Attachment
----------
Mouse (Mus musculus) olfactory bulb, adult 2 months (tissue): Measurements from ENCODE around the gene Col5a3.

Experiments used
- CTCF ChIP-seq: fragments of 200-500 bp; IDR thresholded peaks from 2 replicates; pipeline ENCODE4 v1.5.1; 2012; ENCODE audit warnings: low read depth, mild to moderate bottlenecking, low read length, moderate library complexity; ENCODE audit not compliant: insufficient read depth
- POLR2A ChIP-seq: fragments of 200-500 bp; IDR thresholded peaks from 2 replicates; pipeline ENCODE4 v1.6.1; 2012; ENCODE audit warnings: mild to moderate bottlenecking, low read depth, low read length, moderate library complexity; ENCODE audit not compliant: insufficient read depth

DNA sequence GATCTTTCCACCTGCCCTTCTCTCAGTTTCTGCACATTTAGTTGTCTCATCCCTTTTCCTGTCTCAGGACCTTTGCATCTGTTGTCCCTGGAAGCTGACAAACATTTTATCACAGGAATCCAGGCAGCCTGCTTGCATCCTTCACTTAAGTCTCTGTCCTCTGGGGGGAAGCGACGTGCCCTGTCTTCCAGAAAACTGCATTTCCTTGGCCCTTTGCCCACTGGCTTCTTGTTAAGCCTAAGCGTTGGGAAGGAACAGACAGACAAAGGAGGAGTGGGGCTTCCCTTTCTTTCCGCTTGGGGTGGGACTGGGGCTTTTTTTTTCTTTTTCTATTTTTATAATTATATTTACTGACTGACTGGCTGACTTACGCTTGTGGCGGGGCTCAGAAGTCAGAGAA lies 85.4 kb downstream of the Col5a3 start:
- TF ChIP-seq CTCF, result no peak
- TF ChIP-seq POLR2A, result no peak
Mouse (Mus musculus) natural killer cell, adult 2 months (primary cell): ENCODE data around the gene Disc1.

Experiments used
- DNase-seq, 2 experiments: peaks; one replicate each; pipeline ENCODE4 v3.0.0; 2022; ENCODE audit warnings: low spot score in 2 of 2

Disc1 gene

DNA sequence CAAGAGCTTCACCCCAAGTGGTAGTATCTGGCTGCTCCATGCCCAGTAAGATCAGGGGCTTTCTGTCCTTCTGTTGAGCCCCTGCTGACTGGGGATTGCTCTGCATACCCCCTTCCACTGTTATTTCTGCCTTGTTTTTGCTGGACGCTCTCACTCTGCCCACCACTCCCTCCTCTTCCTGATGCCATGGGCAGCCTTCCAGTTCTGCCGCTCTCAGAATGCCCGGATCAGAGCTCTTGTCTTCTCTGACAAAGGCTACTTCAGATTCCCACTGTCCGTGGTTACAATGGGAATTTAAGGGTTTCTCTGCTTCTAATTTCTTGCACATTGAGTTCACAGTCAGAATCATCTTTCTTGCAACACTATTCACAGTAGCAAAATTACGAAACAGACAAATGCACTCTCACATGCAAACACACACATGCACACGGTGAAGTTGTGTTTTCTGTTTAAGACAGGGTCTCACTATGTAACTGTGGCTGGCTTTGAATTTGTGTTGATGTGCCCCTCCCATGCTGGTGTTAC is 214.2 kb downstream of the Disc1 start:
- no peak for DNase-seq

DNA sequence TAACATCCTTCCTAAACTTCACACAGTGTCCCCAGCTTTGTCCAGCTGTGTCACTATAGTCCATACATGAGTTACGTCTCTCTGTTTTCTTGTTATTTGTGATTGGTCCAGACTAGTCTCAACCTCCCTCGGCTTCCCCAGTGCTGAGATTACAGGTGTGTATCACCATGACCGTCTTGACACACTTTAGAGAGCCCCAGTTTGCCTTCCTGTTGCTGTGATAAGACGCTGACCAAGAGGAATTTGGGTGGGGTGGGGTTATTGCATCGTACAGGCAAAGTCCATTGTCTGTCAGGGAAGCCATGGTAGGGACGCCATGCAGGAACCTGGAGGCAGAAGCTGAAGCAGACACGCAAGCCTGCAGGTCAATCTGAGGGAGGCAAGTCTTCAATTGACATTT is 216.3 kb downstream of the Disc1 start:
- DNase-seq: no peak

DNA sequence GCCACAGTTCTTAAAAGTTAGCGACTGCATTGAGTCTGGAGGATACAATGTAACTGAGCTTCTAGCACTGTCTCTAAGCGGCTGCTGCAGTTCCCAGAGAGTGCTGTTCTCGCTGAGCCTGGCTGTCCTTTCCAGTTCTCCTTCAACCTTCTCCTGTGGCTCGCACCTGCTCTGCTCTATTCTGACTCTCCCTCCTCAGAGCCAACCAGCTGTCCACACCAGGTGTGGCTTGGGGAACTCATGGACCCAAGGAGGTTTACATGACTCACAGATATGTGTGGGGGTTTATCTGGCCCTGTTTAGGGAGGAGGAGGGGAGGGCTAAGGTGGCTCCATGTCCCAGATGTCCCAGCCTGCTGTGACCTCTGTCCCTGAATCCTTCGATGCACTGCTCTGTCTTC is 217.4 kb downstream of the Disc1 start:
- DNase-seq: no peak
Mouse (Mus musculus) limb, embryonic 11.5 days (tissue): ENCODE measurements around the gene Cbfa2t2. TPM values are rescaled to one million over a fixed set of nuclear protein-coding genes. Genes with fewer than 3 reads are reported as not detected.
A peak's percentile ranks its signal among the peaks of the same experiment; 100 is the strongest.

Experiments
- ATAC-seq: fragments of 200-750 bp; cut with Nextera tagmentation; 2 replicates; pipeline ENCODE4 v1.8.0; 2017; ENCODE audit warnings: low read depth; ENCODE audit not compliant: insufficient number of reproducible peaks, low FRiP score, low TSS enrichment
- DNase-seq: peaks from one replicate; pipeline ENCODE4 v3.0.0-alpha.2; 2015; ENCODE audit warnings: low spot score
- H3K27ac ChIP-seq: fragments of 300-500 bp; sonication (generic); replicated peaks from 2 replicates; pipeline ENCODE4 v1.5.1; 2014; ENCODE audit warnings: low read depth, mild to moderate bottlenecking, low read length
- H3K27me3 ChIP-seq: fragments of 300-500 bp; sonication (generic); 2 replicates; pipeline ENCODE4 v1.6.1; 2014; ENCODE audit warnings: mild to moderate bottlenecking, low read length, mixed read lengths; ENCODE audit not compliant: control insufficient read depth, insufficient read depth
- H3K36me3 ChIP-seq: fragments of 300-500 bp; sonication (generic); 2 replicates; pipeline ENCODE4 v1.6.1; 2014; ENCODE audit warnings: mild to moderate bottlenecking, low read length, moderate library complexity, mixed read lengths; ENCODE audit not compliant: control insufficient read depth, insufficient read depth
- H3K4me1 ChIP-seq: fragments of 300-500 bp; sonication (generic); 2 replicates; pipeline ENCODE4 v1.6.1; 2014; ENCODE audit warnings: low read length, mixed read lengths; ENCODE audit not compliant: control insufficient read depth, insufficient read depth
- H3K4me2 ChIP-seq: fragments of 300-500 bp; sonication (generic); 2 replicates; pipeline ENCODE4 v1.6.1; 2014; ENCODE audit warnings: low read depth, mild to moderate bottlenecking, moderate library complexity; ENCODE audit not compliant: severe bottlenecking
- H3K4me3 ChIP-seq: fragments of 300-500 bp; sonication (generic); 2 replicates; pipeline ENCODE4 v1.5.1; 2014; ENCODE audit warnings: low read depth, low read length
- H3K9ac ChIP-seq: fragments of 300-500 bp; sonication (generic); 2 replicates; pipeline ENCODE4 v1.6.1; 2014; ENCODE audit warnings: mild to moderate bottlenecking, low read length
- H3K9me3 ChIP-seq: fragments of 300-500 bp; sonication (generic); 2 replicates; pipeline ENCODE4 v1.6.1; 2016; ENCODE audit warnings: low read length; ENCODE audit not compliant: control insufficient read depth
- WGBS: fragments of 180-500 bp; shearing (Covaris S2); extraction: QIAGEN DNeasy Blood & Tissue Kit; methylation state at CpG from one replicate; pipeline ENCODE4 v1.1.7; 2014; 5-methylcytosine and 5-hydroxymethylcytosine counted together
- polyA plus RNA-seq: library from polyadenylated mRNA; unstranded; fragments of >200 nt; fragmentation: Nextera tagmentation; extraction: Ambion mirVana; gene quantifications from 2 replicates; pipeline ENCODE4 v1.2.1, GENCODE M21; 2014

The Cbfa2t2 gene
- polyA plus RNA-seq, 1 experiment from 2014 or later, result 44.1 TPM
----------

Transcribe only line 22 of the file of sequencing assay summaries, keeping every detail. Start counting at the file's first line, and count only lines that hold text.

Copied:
- DNase-seq: peaks from one replicate; pipeline ENCODE4 v3.0.0-alpha.2; 2015; ENCODE audit warnings: low spot score